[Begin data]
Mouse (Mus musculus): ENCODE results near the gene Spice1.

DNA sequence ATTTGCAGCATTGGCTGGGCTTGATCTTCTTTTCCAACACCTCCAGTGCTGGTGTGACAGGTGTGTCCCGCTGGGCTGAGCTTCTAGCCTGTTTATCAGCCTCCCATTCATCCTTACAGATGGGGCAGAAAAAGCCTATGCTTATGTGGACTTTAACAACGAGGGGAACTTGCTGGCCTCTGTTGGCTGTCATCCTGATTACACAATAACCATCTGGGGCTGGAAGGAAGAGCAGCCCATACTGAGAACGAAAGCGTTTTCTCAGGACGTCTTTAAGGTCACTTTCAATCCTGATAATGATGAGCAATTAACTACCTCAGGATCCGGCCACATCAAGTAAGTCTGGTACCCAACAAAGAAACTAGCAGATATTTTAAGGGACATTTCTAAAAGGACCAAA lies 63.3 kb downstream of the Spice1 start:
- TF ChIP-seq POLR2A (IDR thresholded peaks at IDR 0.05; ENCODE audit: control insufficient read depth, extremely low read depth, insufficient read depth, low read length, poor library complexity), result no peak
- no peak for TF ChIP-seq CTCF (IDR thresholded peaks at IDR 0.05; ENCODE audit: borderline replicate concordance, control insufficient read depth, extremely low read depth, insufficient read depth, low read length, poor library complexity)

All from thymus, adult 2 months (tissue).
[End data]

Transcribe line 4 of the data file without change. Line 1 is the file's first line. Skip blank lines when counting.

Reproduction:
- no peak for TF ChIP-seq CTCF (IDR thresholded peaks at IDR 0.05; ENCODE audit: borderline replicate concordance, control insufficient read depth, extremely low read depth, insufficient read depth, low read length, poor library complexity)